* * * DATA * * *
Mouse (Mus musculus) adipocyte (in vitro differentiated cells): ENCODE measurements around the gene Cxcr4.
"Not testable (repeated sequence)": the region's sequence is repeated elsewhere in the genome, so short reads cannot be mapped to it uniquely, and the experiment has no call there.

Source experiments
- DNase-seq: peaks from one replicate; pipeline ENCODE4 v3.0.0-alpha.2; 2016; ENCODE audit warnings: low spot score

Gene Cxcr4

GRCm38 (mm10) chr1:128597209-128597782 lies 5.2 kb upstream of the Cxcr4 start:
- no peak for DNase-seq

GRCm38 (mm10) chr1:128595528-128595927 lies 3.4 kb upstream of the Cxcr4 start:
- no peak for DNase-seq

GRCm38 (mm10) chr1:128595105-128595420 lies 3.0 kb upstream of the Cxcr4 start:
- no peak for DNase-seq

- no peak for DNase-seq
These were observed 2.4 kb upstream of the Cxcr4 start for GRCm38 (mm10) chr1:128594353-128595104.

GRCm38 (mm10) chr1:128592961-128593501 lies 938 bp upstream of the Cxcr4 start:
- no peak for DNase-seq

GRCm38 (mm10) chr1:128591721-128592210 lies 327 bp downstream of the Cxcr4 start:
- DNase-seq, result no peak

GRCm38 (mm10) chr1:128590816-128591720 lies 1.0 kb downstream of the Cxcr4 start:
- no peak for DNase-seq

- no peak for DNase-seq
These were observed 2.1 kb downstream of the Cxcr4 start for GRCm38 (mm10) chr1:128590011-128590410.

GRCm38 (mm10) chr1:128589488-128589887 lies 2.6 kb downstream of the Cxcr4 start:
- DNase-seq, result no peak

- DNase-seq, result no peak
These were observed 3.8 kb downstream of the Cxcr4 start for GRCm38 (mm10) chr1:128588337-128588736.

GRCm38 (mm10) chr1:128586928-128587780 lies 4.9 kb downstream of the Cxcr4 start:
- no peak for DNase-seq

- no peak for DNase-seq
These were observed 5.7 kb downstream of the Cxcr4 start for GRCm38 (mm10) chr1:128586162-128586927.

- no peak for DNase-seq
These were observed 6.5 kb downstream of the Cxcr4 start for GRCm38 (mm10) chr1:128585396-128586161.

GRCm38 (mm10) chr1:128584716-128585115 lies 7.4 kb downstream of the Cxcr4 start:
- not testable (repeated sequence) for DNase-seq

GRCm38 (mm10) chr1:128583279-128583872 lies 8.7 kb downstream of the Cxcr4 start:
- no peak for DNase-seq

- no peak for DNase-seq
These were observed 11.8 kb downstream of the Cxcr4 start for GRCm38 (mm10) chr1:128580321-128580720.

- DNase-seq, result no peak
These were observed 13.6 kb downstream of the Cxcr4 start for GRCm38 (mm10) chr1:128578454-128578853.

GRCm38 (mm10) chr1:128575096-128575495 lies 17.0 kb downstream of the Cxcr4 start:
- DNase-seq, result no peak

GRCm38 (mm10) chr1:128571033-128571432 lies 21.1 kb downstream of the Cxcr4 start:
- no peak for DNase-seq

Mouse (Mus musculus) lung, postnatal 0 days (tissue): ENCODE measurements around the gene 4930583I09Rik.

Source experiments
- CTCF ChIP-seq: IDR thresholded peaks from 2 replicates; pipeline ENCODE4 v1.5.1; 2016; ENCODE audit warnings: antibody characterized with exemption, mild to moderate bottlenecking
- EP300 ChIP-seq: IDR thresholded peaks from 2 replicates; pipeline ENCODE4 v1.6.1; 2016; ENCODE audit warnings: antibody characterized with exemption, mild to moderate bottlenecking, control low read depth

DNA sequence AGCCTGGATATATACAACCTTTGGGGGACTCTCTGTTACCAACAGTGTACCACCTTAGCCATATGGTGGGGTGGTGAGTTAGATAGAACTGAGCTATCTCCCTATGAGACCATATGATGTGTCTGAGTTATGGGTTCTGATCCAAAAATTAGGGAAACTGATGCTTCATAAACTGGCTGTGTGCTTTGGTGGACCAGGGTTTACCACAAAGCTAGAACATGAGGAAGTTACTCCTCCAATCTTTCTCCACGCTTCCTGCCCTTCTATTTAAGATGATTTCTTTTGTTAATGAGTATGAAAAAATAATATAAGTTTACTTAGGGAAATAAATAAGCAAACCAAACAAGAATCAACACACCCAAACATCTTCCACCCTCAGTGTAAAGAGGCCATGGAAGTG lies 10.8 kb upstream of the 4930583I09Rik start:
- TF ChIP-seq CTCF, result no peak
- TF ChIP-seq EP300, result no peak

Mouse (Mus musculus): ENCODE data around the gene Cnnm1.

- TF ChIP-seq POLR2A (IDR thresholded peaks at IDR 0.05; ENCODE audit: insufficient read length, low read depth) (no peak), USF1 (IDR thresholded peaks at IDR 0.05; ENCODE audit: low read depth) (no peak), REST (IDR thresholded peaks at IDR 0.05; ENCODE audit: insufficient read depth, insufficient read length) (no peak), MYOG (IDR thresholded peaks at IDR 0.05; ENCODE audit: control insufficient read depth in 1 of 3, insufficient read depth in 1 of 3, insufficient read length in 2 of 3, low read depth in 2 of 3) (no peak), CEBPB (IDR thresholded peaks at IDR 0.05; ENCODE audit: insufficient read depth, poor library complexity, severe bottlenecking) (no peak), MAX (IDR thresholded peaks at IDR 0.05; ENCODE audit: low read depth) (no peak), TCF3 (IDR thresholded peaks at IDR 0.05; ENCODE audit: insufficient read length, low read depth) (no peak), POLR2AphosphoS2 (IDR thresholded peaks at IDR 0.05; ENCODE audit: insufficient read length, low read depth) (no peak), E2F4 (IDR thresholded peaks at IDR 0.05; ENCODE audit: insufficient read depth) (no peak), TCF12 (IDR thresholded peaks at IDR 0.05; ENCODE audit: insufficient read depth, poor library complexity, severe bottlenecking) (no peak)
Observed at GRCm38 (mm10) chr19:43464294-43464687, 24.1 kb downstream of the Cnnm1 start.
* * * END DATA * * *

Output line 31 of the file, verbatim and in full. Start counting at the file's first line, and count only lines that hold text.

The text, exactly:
These were observed 6.5 kb downstream of the Cxcr4 start for GRCm38 (mm10) chr1:128585396-128586161.